Libya's parliament-appointed prime minister, Fathi Bashagha, asked the National Oil Corporation (NOC) to submit its proposals on mechanisms necessary to preserve and maintain funds generated from oil revenues.
Bashagha sent an urgent message to NOC Chairman Mustafa Sanalla, stressing the need to resume oil production and export as soon as possible.
The prime minister said the government was ready to complete all necessary measures to adopt mechanisms related to the collection of oil revenues.
The protesters' demands in the Oil Crescent region are "legitimate," said Bashagha adding that they have the right to object to the current mechanisms for maintaining funds generated from oil revenues.
He warned that closing the oil fields and ports would not solve the problem but instead disrupt the institution's work and negatively affect production.
The Prime Minister stated that the NOC requires agreement on specific and disciplined mechanisms to ensure that oil revenues are kept in its accounts and not referred until the issuance of the budget law by the House of Representatives, stressing the need to ensure the continuation of the payment of salaries to preserve the interest of the citizens.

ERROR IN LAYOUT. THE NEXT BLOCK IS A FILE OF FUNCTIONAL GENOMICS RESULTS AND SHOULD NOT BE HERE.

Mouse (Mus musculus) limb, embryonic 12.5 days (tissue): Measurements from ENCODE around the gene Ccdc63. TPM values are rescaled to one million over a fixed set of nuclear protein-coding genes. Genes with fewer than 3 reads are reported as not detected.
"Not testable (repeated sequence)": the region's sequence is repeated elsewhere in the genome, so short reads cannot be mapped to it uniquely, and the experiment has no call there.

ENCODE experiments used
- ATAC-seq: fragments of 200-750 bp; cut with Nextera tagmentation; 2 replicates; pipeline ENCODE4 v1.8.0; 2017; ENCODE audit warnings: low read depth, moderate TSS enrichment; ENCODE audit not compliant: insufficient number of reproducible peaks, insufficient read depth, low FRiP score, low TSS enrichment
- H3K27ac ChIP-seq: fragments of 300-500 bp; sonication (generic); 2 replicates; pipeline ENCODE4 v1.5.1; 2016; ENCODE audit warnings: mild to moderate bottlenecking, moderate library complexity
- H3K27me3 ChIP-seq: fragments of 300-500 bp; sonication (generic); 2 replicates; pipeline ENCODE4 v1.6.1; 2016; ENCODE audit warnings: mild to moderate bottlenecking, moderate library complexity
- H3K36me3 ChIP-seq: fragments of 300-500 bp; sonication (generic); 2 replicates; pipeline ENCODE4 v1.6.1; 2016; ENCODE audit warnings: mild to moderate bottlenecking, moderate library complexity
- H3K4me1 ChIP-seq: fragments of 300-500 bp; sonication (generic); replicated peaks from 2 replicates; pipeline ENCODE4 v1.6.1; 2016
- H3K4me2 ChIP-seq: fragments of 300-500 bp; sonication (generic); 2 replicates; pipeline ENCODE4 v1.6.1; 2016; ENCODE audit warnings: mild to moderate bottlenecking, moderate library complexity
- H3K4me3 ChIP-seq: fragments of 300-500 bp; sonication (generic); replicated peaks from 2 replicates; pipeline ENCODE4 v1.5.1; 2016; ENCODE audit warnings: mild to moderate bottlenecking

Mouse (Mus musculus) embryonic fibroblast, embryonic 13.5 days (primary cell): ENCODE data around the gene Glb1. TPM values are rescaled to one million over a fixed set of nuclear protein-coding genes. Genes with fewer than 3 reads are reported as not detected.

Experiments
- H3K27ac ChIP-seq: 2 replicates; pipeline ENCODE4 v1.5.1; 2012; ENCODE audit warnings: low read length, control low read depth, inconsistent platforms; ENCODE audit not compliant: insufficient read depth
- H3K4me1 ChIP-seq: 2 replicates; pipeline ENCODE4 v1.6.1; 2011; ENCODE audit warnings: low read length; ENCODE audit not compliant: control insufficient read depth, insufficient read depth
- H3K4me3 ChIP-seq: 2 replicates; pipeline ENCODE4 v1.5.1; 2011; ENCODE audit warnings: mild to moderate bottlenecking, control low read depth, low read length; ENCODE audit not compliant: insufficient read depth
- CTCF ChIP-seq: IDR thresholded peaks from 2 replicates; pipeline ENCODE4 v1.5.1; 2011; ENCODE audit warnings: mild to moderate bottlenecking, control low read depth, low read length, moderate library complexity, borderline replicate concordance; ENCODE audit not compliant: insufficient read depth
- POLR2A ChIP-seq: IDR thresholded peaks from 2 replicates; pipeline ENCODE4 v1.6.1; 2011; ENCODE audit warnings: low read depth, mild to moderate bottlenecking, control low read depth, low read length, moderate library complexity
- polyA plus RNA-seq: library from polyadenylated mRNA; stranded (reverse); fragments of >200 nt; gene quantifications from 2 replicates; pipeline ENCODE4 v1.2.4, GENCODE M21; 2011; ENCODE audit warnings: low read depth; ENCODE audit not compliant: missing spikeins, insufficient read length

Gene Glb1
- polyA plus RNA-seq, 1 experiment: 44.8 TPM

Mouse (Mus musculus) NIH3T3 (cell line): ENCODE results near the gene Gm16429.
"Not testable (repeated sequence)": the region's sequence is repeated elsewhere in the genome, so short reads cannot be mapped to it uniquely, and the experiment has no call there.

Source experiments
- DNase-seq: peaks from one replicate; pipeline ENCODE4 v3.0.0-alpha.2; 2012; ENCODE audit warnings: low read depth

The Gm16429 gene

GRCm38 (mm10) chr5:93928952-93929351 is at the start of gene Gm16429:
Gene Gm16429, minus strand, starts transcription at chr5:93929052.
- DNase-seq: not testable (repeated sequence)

Bashagha affirmed his government's relentless efforts to resume oil production and export, and its full readiness to complete all necessary procedures to ensure the adoption of mechanisms related to the preservation and maintenance of oil revenues and ensure their good management and non-political exploitation.
Last month, US Ambassador Richard Norland presented a short-term mechanism that would build on that model but in a more orderly way and with more transparent financial oversight.
It would have "enough transparency with everybody producing statements on what's been dispersed and received" so that any discrepancies could be accounted for, he said.
Protests erupted in the regions near oil fields and ports after the NOC transferred $6 billion to the unity government.
The residents shut down the oil fields and demanded that the Tripoli-based government chaired by Hamid Dbeibeh hands over power to Bashagha.
Oil production at the Sharara field has been stopped, and NOC declared force majeure at the area, which produces around 450,000 barrels a day.
The corporation called the shutdown of the field an "absurd move" that mirrors the ongoing standoff in the country.
Sanalla said they were forced to stop production at all fields and stations associated with the terminal and shipping facilities until further notice.